In 1992, Danish researcher Elizabeth Carlsen and her colleagues set global alarm bells ringing with a report in the British Medical Journal that sperm counts were plummeting. Was this the beginning of the end of the human race or just a case of bad science? Other studies found no change in sperm counts, or even rising counts. The topic has been a lightning rod for controversy ever since.
Now a new report by an international team led by Hadassah-Hebrew University in Jerusalem claims to have resolved the controversy by sorting through four decades of studies. The alarming conclusion is that the sperm counts of men in Western countries have plummeted by more than 50% in the past 40 years. “This study is an urgent wake-up call,” says lead author Hagai Levine.
Other experts, however, are yet to be convinced the findings are as dire as claimed. “I suspect they are on to something but we don’t need to go running around like Chicken Little,” says Robert McLachlan, the director of Andrology Australia, based at Monash University in Melbourne. “We don’t actually have a decline in male fertility that I’ve seen.”
There’s no doubt people are finding it harder to have babies; but much of that can be attributed to the fact women and men are delaying the age at which they first start trying to procreate. For both sexes, ageing takes a toll on fertility.
Are declining sperm counts a contributing factor? Monitoring the trend in populations over time turns out to be problematic. Generally speaking, men are reticent about offering up their sperm for studies. Researchers have long suspected those who do volunteer have concerns with their fertility. In other words, studies might inadvertently pick out men with lower sperm counts, so the results do not represent the general population.
As the number of fertility clinics has soared in recent decades – 4-7% of babies in Western countries are now conceived in labs – the number of concerned men is also likely to have increased. One finding in support of this bias in studies is that the sperm counts of Swedish military recruits, who are all tested, have shown no change over a decade.
Another concern relates to comparing sperm counts from different clinics over the decades. While there is a standard World Health Organisation protocol, it’s not like the standard that defines a unit of measurement such as the kilogram. “People claim it’s reproducible,” McLachlan says, “but it’s not.”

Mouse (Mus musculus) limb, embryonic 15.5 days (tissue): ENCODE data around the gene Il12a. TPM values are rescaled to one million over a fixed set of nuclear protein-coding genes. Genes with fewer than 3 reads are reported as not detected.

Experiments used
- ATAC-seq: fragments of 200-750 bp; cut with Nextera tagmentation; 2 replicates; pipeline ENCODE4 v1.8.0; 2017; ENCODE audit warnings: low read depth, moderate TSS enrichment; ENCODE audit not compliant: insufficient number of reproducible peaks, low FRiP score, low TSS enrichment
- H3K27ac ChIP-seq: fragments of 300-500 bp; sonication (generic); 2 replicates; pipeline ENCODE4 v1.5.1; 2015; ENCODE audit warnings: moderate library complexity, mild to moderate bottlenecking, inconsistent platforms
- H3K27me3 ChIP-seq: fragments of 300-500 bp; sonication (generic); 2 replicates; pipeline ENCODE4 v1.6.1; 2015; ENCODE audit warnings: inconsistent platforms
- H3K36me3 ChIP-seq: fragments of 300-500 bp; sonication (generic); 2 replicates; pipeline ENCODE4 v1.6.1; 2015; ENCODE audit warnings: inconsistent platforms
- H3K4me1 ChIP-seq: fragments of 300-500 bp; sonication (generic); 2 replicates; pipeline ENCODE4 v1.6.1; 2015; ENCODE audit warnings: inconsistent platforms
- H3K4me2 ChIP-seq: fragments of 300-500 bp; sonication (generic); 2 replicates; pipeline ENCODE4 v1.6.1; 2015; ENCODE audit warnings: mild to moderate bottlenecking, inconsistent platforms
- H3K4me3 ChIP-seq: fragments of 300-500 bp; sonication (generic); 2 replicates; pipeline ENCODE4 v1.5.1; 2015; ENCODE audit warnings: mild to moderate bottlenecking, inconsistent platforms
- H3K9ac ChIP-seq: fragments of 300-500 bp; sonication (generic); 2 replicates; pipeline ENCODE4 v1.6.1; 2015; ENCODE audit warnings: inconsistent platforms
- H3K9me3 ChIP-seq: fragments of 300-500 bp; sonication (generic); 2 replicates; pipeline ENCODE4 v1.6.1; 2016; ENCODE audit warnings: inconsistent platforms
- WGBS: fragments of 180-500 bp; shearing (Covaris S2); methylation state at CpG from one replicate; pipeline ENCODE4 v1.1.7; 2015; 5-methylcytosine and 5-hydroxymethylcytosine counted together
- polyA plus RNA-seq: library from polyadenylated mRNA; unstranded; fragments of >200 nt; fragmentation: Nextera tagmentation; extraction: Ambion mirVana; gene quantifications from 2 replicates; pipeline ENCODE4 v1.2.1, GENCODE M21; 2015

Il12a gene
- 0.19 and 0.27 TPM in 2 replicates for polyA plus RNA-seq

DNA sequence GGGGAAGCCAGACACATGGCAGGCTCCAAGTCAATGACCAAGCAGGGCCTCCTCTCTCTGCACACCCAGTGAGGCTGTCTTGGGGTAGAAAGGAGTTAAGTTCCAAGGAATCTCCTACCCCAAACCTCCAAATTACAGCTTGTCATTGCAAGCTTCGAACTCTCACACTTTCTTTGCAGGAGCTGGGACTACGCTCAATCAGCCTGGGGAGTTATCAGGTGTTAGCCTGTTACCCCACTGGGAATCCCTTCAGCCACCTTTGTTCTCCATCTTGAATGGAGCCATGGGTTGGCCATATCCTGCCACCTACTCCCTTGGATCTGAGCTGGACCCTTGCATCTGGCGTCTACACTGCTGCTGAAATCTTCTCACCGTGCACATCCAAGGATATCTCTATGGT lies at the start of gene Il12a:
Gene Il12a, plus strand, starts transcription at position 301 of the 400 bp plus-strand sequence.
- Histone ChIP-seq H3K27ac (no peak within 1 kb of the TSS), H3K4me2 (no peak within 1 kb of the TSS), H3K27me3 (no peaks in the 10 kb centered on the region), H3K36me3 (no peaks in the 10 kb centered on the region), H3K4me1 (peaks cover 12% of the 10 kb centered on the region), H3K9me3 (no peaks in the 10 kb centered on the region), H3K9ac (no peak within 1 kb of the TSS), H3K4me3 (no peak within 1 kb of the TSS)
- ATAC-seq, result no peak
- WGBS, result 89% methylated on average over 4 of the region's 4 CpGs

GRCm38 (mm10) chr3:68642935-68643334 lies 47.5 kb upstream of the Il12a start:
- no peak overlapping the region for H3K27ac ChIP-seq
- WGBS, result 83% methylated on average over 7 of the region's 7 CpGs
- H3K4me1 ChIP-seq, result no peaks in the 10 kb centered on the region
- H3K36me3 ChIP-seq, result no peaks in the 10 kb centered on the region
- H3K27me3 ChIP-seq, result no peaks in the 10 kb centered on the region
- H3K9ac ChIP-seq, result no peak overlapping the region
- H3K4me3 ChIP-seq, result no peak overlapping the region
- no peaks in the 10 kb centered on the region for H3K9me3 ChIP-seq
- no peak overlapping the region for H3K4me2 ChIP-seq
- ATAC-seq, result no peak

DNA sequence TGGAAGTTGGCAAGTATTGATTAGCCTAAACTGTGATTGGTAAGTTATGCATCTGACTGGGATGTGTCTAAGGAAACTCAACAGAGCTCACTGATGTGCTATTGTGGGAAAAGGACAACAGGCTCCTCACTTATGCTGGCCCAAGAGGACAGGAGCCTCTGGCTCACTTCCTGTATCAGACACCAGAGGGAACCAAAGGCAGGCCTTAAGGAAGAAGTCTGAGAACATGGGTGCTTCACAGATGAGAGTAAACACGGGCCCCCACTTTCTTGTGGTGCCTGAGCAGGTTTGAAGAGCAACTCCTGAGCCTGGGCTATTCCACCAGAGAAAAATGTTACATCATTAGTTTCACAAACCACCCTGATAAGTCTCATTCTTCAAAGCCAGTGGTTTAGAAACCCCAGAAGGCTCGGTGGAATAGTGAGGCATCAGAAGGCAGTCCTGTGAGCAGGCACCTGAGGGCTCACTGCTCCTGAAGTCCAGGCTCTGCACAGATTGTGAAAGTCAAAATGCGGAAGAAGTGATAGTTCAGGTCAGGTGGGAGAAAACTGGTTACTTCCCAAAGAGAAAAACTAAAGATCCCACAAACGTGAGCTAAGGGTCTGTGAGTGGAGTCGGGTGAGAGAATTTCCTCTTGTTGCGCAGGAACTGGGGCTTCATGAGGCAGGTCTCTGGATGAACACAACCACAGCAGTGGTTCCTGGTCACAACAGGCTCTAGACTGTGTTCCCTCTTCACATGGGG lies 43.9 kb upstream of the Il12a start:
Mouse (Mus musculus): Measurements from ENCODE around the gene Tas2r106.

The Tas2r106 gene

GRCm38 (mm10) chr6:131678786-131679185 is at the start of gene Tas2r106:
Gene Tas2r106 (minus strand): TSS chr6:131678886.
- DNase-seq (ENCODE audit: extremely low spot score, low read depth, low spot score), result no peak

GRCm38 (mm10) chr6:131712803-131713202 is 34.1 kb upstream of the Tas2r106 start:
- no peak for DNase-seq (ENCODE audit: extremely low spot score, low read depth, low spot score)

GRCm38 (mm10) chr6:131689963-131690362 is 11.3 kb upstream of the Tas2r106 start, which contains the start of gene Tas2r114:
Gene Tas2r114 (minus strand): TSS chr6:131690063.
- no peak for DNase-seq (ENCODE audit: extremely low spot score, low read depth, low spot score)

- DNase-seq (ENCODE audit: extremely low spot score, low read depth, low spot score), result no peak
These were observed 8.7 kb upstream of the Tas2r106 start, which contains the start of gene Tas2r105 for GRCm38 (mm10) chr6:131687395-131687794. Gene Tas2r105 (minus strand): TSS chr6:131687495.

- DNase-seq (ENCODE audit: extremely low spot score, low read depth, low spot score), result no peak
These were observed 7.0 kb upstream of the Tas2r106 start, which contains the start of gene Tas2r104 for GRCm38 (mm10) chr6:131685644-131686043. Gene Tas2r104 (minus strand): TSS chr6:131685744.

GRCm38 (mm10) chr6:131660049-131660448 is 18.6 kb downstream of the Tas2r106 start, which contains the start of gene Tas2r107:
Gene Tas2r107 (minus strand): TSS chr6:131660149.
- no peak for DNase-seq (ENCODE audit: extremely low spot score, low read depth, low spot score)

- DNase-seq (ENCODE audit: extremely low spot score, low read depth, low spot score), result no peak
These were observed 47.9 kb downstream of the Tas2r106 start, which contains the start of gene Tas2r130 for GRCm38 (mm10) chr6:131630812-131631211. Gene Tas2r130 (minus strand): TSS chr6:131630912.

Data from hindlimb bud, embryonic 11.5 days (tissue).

Levine and colleagues were aware of these concerns. That’s why they trawled through 2,518 published scientific papers from across the globe and weeded away most of them to settle on just 185. Studies were rejected, for instance, if they included men with known fertility concerns due to genital abnormalities or pre-existing disease.
The selected 185 studies involved 42,935 men, and showed that sperm concentration and total sperm counts have dropped more than 50% in four decades in North America, Europe, Australia and New Zealand. There was no similar trend in South America, Africa or Asia.
The team, which included endocrinologists and andrologists, used numerous statistical methods, as well as “sensitivity analysis”, to slice and dice the data to eliminate potential bias. Just two months ago, Levine says, their findings stood up to the scrutiny of colleagues at the International Congress of Andrology in Copenhagen. “I hope this time there is a consensus that there’s a problem,” he says, “and we can move on to find a solution.”
But the intrinsic flaws in these studies means that’s a big ask.
Some of the authors also seem quick to lay the blame at the feet of environmental chemicals. “The fact that the decline is seen in Western countries strongly suggests that chemicals in commerce are playing a causal role in this trend,” says Shanna Swan, a co-author based at the Icahn School of Medicine at Mount Sinai, New York.
Environmental pollution, however, is arguably more rampant in less developed countries, so they presumably should have seen the same problem.
Levine says they may have failed to see the problem because there was not as much data from these countries.
While McLachlan, acknowledges there may be a problem, he points to other factors. Paracetamol taken in pregnancy, for instance, has recently been shown to reduce a son’s fertility.
And the fact that infertile men are now able to have children by injecting their sperm into their partner’s egg means that infertility is passing to the next generation.
While the new study will fire up the debate, McLachlan says we’re unlikely to ever get a clear resolution “since you can’t get compulsory tests from all males”.
Elizabeth Finkel is editor-at-large of Cosmos.
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